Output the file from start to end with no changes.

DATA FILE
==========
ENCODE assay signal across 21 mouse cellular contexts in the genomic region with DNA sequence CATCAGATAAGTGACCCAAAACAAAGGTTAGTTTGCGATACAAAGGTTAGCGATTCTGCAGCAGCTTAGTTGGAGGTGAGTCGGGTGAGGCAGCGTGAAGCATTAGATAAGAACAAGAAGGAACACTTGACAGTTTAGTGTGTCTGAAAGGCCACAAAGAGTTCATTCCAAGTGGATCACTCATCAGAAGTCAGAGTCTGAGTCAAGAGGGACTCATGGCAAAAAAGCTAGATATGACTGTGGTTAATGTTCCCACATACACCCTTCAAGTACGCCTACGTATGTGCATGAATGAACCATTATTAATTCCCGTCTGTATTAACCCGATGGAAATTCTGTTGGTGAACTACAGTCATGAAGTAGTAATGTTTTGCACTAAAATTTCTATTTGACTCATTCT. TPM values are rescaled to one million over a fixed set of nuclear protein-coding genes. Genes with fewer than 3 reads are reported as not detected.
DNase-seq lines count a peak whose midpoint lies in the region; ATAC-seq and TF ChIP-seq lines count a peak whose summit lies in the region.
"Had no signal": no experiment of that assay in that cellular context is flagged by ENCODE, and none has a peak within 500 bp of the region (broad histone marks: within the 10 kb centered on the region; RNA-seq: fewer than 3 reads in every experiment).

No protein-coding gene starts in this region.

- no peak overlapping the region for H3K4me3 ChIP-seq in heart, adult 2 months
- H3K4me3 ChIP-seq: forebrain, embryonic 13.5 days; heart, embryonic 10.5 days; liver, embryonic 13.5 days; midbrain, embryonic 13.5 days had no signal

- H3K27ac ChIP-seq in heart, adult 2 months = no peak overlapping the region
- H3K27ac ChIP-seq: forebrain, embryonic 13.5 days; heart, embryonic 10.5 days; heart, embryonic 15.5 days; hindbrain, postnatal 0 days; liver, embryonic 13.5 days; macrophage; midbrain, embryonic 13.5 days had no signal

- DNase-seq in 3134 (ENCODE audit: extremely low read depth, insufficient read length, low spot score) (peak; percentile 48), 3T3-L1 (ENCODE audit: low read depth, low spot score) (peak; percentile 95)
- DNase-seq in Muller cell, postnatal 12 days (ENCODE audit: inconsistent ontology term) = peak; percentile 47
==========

ENCODE assay signal across 21 mouse cellular contexts in the genomic region with DNA sequence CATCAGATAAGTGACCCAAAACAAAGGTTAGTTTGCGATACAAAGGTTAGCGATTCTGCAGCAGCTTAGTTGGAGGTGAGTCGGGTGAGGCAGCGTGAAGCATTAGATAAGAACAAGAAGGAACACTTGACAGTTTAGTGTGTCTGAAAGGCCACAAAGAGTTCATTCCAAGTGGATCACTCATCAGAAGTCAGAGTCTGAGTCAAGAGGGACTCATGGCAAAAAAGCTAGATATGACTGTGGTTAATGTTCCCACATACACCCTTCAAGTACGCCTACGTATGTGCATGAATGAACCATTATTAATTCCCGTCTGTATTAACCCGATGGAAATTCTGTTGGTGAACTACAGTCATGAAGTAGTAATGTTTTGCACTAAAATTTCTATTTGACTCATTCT. TPM values are rescaled to one million over a fixed set of nuclear protein-coding genes. Genes with fewer than 3 reads are reported as not detected.
DNase-seq lines count a peak whose midpoint lies in the region; ATAC-seq and TF ChIP-seq lines count a peak whose summit lies in the region.
"Had no signal": no experiment of that assay in that cellular context is flagged by ENCODE, and none has a peak within 500 bp of the region (broad histone marks: within the 10 kb centered on the region; RNA-seq: fewer than 3 reads in every experiment).

No protein-coding gene starts in this region.

- no peak overlapping the region for H3K4me3 ChIP-seq in heart, adult 2 months
- H3K4me3 ChIP-seq: forebrain, embryonic 13.5 days; heart, embryonic 10.5 days; liver, embryonic 13.5 days; midbrain, embryonic 13.5 days had no signal

- H3K27ac ChIP-seq in heart, adult 2 months = no peak overlapping the region
- H3K27ac ChIP-seq: forebrain, embryonic 13.5 days; heart, embryonic 10.5 days; heart, embryonic 15.5 days; hindbrain, postnatal 0 days; liver, embryonic 13.5 days; macrophage; midbrain, embryonic 13.5 days had no signal

- DNase-seq in 3134 (ENCODE audit: extremely low read depth, insufficient read length, low spot score) (peak; percentile 48), 3T3-L1 (ENCODE audit: low read depth, low spot score) (peak; percentile 95)
- DNase-seq in Muller cell, postnatal 12 days (ENCODE audit: inconsistent ontology term) = peak; percentile 47